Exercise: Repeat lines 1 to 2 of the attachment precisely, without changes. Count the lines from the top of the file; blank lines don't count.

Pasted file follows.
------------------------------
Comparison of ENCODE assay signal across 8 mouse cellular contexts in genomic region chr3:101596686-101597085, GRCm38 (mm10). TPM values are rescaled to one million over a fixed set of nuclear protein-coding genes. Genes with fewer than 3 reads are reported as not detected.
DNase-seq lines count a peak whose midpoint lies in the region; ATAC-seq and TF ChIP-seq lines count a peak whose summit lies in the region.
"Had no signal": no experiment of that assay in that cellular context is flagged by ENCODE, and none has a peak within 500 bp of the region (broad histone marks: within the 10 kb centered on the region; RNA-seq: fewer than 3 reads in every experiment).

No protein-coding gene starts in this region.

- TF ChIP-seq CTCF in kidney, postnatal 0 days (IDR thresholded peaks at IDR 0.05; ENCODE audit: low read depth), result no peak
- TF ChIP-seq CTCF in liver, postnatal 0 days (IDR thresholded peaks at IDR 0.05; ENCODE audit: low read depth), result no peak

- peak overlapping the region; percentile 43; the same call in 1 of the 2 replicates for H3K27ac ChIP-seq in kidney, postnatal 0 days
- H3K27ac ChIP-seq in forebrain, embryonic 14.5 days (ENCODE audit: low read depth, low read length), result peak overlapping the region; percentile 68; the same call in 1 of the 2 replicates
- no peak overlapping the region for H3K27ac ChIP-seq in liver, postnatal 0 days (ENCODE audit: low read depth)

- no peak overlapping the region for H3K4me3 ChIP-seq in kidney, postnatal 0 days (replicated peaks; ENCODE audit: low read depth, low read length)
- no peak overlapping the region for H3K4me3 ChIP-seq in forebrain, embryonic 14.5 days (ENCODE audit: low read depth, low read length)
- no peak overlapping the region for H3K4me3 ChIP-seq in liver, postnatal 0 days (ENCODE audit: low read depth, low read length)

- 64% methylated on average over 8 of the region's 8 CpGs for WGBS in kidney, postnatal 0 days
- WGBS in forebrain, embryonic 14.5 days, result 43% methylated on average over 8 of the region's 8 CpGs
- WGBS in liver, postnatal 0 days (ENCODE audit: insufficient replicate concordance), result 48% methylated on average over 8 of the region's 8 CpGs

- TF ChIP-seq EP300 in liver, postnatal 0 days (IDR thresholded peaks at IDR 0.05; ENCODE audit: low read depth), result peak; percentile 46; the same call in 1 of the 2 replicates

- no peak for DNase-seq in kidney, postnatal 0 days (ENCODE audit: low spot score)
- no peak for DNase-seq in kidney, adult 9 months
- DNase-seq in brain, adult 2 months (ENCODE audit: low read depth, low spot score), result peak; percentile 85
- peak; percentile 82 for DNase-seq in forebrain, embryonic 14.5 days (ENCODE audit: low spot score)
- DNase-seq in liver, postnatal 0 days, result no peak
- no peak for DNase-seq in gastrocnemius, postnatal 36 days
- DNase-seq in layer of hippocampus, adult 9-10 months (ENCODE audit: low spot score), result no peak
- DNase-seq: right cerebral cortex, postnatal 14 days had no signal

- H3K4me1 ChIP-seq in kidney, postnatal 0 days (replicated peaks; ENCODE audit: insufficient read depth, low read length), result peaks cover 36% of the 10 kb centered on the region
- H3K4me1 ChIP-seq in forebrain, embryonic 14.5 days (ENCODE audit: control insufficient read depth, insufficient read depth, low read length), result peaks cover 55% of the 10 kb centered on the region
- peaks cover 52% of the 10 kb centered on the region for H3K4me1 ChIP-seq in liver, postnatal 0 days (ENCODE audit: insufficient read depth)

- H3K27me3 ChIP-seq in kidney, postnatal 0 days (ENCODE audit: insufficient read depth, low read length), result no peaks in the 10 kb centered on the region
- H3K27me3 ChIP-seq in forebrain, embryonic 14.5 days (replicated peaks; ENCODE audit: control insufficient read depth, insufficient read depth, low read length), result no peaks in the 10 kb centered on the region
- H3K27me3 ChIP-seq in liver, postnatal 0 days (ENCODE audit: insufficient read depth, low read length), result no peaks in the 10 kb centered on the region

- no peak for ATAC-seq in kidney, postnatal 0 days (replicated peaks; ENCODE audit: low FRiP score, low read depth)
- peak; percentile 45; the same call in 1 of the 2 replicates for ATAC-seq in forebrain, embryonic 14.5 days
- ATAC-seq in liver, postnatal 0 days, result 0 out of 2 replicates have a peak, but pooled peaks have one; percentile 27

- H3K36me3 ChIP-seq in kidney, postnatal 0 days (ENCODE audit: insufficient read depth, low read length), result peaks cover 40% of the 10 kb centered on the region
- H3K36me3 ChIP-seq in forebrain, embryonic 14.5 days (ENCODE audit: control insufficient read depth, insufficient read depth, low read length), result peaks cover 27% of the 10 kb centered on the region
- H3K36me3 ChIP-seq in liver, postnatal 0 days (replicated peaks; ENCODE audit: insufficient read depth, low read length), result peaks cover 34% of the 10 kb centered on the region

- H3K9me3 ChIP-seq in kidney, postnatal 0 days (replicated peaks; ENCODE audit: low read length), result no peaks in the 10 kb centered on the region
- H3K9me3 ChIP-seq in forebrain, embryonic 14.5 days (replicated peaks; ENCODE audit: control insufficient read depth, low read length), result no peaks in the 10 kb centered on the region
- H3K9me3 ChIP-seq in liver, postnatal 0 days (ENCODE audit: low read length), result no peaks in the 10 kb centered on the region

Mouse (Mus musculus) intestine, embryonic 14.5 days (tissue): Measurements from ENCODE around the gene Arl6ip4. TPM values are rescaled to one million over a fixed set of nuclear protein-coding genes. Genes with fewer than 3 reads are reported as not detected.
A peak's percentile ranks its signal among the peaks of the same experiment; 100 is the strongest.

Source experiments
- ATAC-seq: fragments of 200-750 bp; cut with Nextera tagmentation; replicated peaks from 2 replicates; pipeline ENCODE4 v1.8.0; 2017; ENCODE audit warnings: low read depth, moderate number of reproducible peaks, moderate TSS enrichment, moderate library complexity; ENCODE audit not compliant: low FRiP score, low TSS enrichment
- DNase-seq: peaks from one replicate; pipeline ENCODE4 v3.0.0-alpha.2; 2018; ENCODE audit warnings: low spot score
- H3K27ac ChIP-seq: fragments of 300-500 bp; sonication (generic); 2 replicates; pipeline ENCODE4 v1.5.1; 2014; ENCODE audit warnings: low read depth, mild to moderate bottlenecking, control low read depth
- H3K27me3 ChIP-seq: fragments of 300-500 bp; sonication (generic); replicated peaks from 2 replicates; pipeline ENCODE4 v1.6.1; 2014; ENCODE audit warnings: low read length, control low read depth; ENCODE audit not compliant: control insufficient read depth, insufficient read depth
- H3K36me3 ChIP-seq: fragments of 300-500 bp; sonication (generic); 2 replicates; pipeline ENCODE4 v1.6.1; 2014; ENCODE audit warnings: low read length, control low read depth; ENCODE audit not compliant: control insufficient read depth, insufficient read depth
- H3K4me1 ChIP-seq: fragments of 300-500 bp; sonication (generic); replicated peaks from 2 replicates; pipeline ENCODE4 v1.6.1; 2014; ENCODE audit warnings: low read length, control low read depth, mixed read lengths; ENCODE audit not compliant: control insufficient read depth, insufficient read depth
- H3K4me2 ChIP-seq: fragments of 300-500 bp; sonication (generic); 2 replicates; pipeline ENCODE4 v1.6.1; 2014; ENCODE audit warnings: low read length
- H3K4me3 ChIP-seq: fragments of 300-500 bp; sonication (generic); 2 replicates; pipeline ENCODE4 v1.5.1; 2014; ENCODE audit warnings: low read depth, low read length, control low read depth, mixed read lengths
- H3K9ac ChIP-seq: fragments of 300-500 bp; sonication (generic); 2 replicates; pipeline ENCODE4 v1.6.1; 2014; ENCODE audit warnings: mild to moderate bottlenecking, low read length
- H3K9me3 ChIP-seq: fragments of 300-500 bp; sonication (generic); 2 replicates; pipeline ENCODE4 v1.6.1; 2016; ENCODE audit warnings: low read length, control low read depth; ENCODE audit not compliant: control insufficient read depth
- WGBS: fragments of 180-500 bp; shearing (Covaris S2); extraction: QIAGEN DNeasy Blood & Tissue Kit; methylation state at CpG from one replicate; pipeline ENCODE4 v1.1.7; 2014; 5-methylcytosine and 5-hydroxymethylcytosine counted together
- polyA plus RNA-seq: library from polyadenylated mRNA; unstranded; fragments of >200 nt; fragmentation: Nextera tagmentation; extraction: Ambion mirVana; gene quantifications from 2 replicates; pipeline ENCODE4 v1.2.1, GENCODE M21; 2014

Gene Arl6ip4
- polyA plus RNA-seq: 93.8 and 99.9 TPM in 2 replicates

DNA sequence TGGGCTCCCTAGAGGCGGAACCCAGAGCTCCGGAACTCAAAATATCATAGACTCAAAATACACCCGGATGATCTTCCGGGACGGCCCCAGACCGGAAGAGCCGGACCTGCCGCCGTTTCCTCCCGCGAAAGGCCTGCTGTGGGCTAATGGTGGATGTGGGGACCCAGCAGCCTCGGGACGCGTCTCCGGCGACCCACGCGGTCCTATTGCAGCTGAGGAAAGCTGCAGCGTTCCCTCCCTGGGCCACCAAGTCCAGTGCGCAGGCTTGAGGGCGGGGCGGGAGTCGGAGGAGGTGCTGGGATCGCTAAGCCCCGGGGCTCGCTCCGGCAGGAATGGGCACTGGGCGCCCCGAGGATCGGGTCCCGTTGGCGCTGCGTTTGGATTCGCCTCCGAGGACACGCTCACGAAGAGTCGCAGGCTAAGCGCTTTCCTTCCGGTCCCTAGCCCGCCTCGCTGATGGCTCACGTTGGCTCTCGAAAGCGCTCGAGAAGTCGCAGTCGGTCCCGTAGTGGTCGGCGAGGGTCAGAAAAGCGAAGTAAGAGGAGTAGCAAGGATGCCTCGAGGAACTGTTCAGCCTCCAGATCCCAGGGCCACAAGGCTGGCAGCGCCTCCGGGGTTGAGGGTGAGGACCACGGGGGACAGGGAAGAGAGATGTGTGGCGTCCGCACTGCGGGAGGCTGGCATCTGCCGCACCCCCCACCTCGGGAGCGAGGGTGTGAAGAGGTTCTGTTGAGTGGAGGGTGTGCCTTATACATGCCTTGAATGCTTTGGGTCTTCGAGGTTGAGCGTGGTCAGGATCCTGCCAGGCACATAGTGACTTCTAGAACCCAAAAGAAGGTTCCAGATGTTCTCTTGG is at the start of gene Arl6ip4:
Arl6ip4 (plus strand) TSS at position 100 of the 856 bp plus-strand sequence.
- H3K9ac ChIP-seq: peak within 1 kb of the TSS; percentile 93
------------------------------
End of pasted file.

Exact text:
Comparison of ENCODE assay signal across 8 mouse cellular contexts in genomic region chr3:101596686-101597085, GRCm38 (mm10). TPM values are rescaled to one million over a fixed set of nuclear protein-coding genes. Genes with fewer than 3 reads are reported as not detected.
DNase-seq lines count a peak whose midpoint lies in the region; ATAC-seq and TF ChIP-seq lines count a peak whose summit lies in the region.